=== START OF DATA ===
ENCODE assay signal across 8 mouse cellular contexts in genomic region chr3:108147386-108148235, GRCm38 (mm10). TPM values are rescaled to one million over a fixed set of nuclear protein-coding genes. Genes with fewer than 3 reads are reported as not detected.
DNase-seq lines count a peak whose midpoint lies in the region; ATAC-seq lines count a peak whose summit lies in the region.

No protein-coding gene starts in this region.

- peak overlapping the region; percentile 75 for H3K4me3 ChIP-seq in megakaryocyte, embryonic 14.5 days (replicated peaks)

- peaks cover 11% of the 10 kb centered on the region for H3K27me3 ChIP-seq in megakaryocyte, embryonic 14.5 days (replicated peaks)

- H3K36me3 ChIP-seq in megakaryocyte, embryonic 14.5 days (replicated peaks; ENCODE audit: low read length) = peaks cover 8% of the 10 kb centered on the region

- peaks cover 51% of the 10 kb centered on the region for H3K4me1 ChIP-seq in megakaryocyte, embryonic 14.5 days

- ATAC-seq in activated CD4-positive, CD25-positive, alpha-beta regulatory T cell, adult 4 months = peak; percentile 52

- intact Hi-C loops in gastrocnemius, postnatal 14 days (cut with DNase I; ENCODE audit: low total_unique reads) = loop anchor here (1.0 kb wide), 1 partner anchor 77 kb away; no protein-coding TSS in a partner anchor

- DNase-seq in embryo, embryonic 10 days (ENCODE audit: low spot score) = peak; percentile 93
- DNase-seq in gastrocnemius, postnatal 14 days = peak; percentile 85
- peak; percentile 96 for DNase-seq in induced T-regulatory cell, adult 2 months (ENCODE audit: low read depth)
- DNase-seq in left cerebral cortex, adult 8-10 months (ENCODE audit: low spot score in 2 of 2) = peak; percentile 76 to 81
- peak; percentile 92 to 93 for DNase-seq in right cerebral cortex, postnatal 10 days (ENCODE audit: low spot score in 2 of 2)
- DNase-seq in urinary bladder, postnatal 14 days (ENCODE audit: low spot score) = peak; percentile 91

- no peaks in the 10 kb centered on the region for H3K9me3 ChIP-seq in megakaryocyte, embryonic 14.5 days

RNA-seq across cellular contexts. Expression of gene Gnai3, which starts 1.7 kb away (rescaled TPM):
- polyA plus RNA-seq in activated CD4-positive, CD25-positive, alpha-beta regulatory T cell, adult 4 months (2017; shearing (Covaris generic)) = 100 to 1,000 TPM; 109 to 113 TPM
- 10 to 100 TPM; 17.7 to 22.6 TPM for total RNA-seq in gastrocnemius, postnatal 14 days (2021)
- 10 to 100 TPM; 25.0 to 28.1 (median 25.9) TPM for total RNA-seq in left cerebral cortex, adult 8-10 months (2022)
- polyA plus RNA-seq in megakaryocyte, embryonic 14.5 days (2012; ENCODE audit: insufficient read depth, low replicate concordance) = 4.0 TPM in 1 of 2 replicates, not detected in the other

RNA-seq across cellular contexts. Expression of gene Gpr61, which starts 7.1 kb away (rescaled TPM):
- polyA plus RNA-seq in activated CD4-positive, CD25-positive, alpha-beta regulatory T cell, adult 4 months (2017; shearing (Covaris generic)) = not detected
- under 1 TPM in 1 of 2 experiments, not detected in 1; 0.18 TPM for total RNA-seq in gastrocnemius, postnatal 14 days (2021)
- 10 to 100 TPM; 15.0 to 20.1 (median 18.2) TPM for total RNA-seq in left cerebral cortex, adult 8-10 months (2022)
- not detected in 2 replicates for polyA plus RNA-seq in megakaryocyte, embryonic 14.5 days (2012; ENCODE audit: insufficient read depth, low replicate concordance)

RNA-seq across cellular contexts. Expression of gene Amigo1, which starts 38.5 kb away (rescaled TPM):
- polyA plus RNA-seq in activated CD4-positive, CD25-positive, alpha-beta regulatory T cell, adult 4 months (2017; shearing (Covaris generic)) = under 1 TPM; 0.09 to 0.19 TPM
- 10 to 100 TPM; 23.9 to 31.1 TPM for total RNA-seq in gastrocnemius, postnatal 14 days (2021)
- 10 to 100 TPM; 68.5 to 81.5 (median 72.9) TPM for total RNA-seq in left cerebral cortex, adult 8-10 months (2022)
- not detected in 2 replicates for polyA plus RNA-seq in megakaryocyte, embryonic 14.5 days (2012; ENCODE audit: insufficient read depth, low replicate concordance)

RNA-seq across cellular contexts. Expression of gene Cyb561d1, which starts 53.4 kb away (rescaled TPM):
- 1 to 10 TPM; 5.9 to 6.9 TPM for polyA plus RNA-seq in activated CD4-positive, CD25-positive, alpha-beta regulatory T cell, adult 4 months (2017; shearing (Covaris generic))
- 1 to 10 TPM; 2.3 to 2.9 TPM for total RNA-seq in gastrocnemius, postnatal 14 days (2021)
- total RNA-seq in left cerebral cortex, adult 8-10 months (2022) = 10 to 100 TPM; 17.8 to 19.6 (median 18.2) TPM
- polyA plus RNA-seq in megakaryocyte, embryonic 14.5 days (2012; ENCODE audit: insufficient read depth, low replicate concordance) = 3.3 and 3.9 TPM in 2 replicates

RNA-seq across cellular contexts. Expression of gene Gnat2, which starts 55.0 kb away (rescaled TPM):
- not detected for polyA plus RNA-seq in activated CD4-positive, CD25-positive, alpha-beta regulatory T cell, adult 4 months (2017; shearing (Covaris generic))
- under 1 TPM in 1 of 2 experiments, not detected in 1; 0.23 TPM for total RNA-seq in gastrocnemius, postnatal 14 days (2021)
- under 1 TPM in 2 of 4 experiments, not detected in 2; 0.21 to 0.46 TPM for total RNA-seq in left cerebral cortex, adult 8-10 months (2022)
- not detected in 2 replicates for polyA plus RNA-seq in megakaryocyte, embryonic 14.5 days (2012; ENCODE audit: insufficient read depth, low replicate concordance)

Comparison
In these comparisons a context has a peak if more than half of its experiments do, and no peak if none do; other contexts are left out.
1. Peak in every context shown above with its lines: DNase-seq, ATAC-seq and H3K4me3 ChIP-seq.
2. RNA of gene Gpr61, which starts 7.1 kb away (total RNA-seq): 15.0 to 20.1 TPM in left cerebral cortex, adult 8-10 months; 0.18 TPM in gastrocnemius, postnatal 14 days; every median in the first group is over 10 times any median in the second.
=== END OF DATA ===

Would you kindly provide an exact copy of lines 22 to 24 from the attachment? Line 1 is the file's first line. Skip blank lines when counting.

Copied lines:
RNA-seq across cellular contexts. Expression of gene Gpr61, which starts 7.1 kb away (rescaled TPM):
- polyA plus RNA-seq in activated CD4-positive, CD25-positive, alpha-beta regulatory T cell, adult 4 months (2017; shearing (Covaris generic)) = not detected
- under 1 TPM in 1 of 2 experiments, not detected in 1; 0.18 TPM for total RNA-seq in gastrocnemius, postnatal 14 days (2021)